• December 17, 2015


You may have forgotten the MV Parida (pictured below) we haven’t!

It was a Danish registered ro-ro cargo vessel on passage from Scrabster in Scotland to Antwerp, Belgium carrying nuclear waste when it caught fire in October 2014.

We raised the accident at the time with UK and Danish authorities. We also drew the attention of the International Atomic Energy Agency to the incident.

Now the nuclear material on board was ‘low grade’ but nonetheless it was nuclear material.

The incident at the time was exacerbated by the vessels proximity to a North Sea gas platform which was evacuated because of the danger. Indeed the vessel came within 9 nautical miles of the platform before the incident was contained.

We have now studied in some detail the report by Danish authorities which was published some months ago.

The first thing that is apparent is that very quick action by the Officers and crew on board in first detecting the fire and then fighting it in very difficult sea conditions are to be commended.

However there are worrying elements to the incident. The fire was fortunately detected visually there is no clear evidence that a fire alarm functioned. The UK Maritime Rescue Coordination Centre’s became aware of the incident from agents for the shipping company so (unless we have missed something) no mayday or distress was immediately sent.

The United Kingdom Emergency Towing Vessel was not sufficiently close to assist (we have highlighted the deficiency in ETV cover since MCA changes forced by UK government cuts five years ago). A tug charted by the company did take control of the vessel but only after the ships crew at some risk to themselves had slowed the ships drift with anchors.

UK authorities played down the incident at the time but the conclusion of the Danish MAIB report pull no punches saying:

“The fire has demonstrated how a rather small and well-handled fire could result in the potential for a larger disaster. A minor malfunction in a pressure gauge caused a fire that triggered the loss of propulsion. The on board conditions interacted with the environmental conditions and created a risk of allision (sic) with BEATRICE ALPHA. Thereby, the accident illustrates how a small everyday malfunction of a technical component can have propagating effects. Furthermore, it establishes that there is not necessarily proportionality between accidental events and their consequences.”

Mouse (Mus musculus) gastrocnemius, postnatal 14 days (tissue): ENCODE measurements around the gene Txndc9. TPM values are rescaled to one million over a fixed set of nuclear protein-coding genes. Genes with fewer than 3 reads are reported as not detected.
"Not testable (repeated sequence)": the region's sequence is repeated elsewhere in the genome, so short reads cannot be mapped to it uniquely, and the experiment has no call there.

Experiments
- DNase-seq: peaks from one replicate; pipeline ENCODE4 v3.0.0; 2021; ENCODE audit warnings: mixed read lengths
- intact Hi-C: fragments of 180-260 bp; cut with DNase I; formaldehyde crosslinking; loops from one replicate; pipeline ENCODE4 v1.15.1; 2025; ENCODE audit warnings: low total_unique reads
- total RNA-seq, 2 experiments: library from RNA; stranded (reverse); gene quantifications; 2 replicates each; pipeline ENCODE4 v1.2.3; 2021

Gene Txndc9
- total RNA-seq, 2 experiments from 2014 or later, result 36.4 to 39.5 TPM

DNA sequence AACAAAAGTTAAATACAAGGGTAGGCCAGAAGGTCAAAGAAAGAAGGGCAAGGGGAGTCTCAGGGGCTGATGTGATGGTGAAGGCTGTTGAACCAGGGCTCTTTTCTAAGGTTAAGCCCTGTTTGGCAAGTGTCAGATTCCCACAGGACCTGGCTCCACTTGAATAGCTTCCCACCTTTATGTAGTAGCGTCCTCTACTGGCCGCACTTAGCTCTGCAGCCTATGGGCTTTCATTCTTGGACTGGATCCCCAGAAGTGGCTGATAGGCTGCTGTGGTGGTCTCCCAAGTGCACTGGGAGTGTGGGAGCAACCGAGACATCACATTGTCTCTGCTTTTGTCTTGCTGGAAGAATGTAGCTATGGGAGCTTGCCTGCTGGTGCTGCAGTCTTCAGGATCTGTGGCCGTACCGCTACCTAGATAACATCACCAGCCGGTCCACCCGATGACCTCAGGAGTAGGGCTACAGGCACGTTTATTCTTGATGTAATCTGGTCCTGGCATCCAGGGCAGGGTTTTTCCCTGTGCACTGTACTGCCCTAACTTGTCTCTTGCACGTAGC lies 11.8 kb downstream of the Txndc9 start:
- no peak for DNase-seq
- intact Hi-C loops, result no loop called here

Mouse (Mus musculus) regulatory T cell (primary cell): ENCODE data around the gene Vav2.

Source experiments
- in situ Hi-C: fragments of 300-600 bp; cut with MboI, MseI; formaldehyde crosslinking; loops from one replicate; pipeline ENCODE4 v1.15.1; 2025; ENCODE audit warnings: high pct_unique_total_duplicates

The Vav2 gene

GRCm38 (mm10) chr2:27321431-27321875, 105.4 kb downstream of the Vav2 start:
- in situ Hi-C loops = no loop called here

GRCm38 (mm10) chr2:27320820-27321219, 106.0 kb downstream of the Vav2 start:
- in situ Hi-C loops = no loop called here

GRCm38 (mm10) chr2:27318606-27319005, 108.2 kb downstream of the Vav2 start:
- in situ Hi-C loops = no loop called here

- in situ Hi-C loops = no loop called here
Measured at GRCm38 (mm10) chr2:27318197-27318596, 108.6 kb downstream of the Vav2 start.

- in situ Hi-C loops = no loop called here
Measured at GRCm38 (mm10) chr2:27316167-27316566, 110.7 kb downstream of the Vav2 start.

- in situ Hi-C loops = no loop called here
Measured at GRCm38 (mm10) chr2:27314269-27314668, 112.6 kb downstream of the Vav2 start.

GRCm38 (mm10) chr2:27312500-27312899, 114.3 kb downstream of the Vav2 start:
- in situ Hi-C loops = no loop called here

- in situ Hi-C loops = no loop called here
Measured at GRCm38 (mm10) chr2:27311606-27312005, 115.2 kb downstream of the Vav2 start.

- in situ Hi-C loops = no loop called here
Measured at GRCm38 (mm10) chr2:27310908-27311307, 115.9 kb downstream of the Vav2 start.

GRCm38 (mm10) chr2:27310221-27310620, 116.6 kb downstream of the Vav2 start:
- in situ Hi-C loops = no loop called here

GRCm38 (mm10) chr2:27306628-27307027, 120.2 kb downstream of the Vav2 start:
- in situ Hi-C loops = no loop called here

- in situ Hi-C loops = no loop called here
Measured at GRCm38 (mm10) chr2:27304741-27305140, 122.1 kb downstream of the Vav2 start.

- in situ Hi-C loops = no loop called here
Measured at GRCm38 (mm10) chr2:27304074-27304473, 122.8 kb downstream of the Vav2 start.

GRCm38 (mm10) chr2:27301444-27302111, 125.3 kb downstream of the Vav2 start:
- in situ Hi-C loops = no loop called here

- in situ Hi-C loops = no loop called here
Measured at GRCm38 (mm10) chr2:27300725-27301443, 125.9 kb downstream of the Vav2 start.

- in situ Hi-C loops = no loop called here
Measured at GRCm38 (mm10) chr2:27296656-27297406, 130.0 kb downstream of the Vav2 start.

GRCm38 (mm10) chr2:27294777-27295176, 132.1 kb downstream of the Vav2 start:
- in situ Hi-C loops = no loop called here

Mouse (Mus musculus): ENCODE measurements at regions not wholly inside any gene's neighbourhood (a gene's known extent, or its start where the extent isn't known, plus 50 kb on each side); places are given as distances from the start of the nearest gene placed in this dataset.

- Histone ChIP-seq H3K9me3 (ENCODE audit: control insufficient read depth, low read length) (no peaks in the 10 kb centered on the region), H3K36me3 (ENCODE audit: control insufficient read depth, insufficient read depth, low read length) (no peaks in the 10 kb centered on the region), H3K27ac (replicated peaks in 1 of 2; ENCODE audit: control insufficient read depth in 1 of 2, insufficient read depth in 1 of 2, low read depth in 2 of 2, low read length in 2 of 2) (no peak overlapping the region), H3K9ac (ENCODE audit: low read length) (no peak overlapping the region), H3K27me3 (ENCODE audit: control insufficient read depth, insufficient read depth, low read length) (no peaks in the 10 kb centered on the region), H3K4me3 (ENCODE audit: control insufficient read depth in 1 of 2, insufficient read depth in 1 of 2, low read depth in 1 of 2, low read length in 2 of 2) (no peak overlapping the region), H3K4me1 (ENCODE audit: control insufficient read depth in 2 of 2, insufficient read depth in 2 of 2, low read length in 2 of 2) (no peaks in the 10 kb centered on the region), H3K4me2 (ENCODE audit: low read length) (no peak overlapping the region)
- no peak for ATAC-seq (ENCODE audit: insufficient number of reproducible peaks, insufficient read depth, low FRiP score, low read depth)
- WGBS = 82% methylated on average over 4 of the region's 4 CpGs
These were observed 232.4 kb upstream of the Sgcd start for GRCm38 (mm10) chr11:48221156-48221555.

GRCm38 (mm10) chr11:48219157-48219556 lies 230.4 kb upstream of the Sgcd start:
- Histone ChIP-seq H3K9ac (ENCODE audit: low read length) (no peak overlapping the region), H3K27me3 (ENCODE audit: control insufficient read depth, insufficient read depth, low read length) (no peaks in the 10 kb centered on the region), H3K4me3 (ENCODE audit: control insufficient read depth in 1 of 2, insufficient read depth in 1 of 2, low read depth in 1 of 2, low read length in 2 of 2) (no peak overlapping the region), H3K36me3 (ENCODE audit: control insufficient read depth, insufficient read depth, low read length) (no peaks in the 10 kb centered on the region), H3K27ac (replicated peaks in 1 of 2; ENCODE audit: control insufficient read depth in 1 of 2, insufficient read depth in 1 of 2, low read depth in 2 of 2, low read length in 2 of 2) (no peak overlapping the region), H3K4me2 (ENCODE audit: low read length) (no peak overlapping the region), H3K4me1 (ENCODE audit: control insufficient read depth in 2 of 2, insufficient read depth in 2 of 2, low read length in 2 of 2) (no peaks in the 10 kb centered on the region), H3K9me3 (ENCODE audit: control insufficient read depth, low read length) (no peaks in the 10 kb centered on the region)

A full copy of the Danish MAIB accident report can be found here:


Celtic League correspondence and releases at the time can be found here;




The issue was the subject of an AGM resolution at the Celtic League AGM in March 2015 (links):



We remain of the view that if there is a need to carry nuclear waste by sea (high, intermediate or low grade) it should be carried by vessels purpose built for the job with the necessary back up systems and resilience built in.


Issued by: The Celtic News



The Celtic League established in 1961 has branches in the six Celtic Countries. It promotes cooperation between the countries and campaigns on a range of political, cultural and environmental matters. It highlights human rights abuse, military activity and socio-economic issues




About Author


0 0 votes
Article Rating
Notify of
Inline Feedbacks
View all comments
The Celtic League
Would love your thoughts, please comment.x